Rufus Cantrell was a lot of things in his life: A driver. A porter. A clerk. An undertaker. In 1902, he added a new title to that list: The King of Ghouls. Cantrell, along with approximately seven other men, ran one of the most successful body-snatching syndicates in the city of Indianapolis. This is the story of his downfall.
In the late 19th and early 20th centuries, people lived a lot more closely with death than we do today. Mortality rates were much higher. Wakes were held in the family home. And relics of the dead, such as death photographs and hair jewelry, were kept as prize possessions after the wake had ended. Perhaps it’s not surprising then, that from this time came a wealth of ghost stories, often related in the pages of newspapers. In this episode, we’ll share just a few of these ghastly tales from the pages of Indiana History.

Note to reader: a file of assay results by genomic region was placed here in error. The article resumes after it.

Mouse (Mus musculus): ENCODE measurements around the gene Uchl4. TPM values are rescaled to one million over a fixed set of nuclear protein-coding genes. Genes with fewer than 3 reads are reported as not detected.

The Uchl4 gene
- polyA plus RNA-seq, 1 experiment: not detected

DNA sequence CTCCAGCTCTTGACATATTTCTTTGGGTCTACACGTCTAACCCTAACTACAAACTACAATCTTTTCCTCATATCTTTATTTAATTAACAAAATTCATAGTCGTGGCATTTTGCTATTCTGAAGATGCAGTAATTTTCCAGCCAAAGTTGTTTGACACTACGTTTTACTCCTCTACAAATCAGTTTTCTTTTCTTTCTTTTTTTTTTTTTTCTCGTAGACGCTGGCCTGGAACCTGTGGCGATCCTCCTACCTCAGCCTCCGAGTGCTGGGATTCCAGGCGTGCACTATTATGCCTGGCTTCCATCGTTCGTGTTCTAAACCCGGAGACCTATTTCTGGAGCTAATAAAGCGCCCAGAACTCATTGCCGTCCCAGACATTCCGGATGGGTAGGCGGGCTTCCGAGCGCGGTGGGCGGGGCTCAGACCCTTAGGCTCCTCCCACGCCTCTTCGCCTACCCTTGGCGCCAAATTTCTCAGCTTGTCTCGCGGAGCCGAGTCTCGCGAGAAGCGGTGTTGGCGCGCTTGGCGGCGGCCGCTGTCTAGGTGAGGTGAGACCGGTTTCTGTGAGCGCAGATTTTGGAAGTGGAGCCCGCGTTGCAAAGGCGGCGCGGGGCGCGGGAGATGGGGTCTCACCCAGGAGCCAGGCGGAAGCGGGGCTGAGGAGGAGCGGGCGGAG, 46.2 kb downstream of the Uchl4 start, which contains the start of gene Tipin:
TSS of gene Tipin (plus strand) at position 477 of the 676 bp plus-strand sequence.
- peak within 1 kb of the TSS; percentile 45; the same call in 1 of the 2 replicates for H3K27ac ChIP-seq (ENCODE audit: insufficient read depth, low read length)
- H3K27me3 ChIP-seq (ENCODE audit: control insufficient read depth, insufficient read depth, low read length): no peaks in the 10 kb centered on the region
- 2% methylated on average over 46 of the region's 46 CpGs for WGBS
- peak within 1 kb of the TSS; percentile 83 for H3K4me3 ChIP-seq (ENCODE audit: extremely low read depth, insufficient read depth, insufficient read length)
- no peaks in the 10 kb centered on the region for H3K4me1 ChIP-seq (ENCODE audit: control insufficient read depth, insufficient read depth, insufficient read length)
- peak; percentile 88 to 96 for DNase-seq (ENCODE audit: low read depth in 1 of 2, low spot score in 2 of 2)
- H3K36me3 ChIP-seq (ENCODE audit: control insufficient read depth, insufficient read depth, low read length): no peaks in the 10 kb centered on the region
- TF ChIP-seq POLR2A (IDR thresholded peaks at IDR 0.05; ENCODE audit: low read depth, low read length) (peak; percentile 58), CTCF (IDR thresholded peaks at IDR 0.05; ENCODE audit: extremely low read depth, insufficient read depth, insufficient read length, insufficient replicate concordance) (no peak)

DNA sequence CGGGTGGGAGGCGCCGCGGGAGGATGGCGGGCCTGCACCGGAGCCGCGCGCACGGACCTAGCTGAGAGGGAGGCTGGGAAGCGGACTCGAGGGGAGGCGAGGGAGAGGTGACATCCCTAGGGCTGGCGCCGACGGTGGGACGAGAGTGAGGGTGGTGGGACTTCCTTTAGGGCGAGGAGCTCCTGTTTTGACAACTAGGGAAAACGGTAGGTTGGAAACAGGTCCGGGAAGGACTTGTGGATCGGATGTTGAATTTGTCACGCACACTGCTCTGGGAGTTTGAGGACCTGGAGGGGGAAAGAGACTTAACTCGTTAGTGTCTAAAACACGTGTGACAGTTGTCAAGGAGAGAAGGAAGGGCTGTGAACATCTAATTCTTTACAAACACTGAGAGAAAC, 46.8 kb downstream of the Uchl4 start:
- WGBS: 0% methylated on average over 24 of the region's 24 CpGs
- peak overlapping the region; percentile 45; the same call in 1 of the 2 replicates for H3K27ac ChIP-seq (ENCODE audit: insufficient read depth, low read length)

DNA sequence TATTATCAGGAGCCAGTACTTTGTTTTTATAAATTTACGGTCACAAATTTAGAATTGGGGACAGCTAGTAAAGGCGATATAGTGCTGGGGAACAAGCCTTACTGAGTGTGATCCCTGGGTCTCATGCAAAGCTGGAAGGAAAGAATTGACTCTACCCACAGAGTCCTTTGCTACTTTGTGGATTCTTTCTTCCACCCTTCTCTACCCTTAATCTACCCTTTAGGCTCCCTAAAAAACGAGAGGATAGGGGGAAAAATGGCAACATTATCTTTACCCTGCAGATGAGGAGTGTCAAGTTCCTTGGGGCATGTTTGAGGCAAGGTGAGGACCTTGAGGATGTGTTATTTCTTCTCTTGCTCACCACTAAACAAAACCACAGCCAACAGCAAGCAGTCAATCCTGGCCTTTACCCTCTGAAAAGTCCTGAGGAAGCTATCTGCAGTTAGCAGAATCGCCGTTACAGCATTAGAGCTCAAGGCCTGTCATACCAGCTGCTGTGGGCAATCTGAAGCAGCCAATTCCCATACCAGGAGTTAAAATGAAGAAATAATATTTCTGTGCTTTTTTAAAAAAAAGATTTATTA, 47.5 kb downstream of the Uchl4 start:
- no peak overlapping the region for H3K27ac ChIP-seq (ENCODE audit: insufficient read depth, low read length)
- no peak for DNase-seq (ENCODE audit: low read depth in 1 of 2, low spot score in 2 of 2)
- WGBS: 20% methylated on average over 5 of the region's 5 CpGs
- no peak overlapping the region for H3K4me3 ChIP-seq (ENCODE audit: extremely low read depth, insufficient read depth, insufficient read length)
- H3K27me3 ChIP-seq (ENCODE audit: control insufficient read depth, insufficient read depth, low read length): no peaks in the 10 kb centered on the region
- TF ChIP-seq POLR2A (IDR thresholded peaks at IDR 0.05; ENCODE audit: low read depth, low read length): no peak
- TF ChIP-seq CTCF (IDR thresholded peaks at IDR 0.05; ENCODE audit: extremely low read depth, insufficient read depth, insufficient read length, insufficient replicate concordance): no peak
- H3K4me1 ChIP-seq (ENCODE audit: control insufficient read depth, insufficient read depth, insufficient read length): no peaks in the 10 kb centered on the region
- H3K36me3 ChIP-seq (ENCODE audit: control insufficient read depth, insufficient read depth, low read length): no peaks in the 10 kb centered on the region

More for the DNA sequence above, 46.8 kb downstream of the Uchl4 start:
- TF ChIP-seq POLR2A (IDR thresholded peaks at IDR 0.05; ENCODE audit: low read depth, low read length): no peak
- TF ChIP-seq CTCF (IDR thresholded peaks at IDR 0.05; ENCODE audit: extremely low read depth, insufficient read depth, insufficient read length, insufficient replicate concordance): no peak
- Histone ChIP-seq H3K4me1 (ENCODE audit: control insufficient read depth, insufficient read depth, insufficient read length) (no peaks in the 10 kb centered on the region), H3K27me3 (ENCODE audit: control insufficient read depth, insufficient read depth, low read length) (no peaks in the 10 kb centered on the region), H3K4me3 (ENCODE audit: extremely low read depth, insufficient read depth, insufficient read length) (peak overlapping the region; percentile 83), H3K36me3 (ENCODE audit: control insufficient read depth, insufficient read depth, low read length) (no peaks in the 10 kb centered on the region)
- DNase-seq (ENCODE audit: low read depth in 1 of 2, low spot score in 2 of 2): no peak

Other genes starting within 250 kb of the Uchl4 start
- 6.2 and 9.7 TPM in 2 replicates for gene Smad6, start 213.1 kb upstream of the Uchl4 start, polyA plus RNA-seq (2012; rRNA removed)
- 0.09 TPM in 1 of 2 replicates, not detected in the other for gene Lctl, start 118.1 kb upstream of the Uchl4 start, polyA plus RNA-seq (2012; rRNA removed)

With the rise of spiritualism in the late nineteenth century, Hoosiers began gathering in dimly lit rooms to contact the spirits of the departed. Others didn’t go looking at all, but restless ghosts found them nonetheless. Some of these terrifying tales ended up in the pages of Indiana newspapers. Join us as we journey through these eerie encounters . . . if you dare.